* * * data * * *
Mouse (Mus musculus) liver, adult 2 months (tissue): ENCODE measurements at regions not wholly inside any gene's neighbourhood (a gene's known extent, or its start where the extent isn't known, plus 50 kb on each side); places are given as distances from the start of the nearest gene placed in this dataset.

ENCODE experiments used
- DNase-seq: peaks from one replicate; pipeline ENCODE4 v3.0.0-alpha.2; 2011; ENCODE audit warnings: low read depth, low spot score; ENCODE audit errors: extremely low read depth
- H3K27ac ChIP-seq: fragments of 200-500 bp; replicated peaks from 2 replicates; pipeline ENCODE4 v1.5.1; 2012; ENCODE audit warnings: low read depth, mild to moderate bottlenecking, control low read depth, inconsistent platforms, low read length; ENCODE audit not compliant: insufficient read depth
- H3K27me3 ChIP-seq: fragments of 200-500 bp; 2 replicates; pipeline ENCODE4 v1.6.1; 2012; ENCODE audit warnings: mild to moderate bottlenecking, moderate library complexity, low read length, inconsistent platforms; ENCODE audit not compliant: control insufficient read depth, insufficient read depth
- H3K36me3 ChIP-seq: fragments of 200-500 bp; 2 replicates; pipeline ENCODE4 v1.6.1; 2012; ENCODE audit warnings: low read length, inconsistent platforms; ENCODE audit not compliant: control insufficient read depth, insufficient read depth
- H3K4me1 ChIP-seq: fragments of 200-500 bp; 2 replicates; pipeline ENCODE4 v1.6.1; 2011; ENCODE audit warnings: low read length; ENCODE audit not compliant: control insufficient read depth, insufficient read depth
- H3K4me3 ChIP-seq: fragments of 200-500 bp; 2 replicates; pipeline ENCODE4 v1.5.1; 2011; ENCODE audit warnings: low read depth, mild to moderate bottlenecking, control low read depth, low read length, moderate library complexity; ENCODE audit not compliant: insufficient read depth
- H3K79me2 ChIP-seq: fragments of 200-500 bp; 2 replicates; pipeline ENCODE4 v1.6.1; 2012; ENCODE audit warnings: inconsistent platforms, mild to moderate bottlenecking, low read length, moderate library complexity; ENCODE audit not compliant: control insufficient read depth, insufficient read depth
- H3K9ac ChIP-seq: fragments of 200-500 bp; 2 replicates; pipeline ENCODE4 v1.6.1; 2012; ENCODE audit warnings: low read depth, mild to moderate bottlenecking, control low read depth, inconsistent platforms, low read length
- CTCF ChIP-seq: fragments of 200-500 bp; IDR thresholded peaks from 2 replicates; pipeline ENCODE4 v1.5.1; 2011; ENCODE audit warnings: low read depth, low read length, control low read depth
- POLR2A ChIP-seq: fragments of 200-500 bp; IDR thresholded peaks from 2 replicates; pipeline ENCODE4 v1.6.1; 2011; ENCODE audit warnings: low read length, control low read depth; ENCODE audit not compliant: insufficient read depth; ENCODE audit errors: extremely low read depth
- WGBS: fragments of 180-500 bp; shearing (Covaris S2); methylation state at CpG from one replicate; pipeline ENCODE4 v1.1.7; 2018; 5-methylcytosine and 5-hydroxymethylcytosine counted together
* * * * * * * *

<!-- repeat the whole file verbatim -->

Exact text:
Mouse (Mus musculus) liver, adult 2 months (tissue): ENCODE measurements at regions not wholly inside any gene's neighbourhood (a gene's known extent, or its start where the extent isn't known, plus 50 kb on each side); places are given as distances from the start of the nearest gene placed in this dataset.

ENCODE experiments used
- DNase-seq: peaks from one replicate; pipeline ENCODE4 v3.0.0-alpha.2; 2011; ENCODE audit warnings: low read depth, low spot score; ENCODE audit errors: extremely low read depth
- H3K27ac ChIP-seq: fragments of 200-500 bp; replicated peaks from 2 replicates; pipeline ENCODE4 v1.5.1; 2012; ENCODE audit warnings: low read depth, mild to moderate bottlenecking, control low read depth, inconsistent platforms, low read length; ENCODE audit not compliant: insufficient read depth
- H3K27me3 ChIP-seq: fragments of 200-500 bp; 2 replicates; pipeline ENCODE4 v1.6.1; 2012; ENCODE audit warnings: mild to moderate bottlenecking, moderate library complexity, low read length, inconsistent platforms; ENCODE audit not compliant: control insufficient read depth, insufficient read depth
- H3K36me3 ChIP-seq: fragments of 200-500 bp; 2 replicates; pipeline ENCODE4 v1.6.1; 2012; ENCODE audit warnings: low read length, inconsistent platforms; ENCODE audit not compliant: control insufficient read depth, insufficient read depth
- H3K4me1 ChIP-seq: fragments of 200-500 bp; 2 replicates; pipeline ENCODE4 v1.6.1; 2011; ENCODE audit warnings: low read length; ENCODE audit not compliant: control insufficient read depth, insufficient read depth
- H3K4me3 ChIP-seq: fragments of 200-500 bp; 2 replicates; pipeline ENCODE4 v1.5.1; 2011; ENCODE audit warnings: low read depth, mild to moderate bottlenecking, control low read depth, low read length, moderate library complexity; ENCODE audit not compliant: insufficient read depth
- H3K79me2 ChIP-seq: fragments of 200-500 bp; 2 replicates; pipeline ENCODE4 v1.6.1; 2012; ENCODE audit warnings: inconsistent platforms, mild to moderate bottlenecking, low read length, moderate library complexity; ENCODE audit not compliant: control insufficient read depth, insufficient read depth
- H3K9ac ChIP-seq: fragments of 200-500 bp; 2 replicates; pipeline ENCODE4 v1.6.1; 2012; ENCODE audit warnings: low read depth, mild to moderate bottlenecking, control low read depth, inconsistent platforms, low read length
- CTCF ChIP-seq: fragments of 200-500 bp; IDR thresholded peaks from 2 replicates; pipeline ENCODE4 v1.5.1; 2011; ENCODE audit warnings: low read depth, low read length, control low read depth
- POLR2A ChIP-seq: fragments of 200-500 bp; IDR thresholded peaks from 2 replicates; pipeline ENCODE4 v1.6.1; 2011; ENCODE audit warnings: low read length, control low read depth; ENCODE audit not compliant: insufficient read depth; ENCODE audit errors: extremely low read depth
- WGBS: fragments of 180-500 bp; shearing (Covaris S2); methylation state at CpG from one replicate; pipeline ENCODE4 v1.1.7; 2018; 5-methylcytosine and 5-hydroxymethylcytosine counted together